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I was doing some reading on Cross-Site Scripting (XSS) attacks today. It seems that Backbone has model.escape('attr') built in and from what I can tell that should always be used instead of model.get('attr') to prevent these attacks.

I did some initial searching but didn't find any recommendations of the sort. Should I always use model.escape('attr') when retrieving values from a model?

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What are you using for templating? –  Lukas Jan 3 '13 at 16:25
Standard Underscore templates. I'm really just looking for best practice going forward. –  Brandon Jan 3 '13 at 16:34

4 Answers 4

up vote 5 down vote accepted

Using Underscore templates, I've generally seen/done it like this:

var TemplateHtml = "<div><%- someModelAttribute %></div>"; // Really, you should load from file using something like RequireJS

var View = Backbone.View.extend({
    _template: _.template(TemplateHtml),

    render: function() {

When you use <%- someModelAttribute %>, Underscore knows to escape the given values (as opposed to <%= someModelAttribute %> which injects the attribute directly without escaping).

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Yes, to aviod xss attacks you may always use model.escape() which is preferable and it is also used to escape the html contents...

But if you are going to use the data straight away... you can simplt use model.get()...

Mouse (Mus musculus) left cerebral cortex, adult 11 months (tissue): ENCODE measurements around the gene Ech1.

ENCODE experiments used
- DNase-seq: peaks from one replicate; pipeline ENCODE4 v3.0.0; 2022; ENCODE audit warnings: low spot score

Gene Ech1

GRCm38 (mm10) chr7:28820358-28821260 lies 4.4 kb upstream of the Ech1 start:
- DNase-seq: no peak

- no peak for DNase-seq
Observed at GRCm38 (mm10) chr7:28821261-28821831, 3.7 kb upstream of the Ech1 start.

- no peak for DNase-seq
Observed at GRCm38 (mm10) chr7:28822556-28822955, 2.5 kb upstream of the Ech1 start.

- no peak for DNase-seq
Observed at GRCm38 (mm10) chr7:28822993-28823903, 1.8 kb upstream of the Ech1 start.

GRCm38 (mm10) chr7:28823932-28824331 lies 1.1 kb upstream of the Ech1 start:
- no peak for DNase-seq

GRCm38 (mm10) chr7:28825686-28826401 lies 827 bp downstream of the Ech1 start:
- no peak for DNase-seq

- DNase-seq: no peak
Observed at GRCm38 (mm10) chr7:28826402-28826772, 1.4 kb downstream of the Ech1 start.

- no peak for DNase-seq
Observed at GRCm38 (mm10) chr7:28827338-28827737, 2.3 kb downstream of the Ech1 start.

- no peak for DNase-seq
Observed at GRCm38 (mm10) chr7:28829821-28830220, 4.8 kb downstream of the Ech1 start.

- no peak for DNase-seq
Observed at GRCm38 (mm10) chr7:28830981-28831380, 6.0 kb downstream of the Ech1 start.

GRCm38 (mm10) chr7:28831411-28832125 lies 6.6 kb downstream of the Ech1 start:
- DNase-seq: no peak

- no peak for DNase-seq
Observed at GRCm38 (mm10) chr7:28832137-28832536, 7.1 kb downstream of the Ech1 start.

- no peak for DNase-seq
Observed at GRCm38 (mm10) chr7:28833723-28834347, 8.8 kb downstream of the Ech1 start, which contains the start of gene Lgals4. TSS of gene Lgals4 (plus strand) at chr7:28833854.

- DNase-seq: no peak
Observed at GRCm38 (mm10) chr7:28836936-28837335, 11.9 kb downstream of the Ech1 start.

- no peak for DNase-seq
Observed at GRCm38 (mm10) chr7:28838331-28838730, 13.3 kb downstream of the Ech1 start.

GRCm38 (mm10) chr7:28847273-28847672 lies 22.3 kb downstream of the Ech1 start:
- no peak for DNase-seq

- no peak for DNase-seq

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Instead of model.escape(), see _.escape while rendering. So, you can use your models as you want but be careful to escape while rendering. It is enough to just use _.escape in your template while rendering. This avoids XSS attacks.

See this method:


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I found a good article on when to use the backbone escape function. The author asserts that you should always use escape, apart from when you are definitely not going to be executing the value of a model attribute. For example if you were checking a model attribute was not null:

var model = new Backbone.Model({foo: "Bar"});
if (model.get("foo") != null) { //notice how here we did not use escape
  $("h1").html(model.escape("foo")); //but here we do

One related point to be aware of is that if you check for the returned value from model.escape("foo") it will always return a string. So if you are expecting null then you may be confused.

console.log(model.get("foo")); // null
console.log(model.escape("foo")); // ""

However, as Jeremy Ashkenas points out in a pull report querying this issue, it does not make sense to check the existence of an attribute after escaping it.

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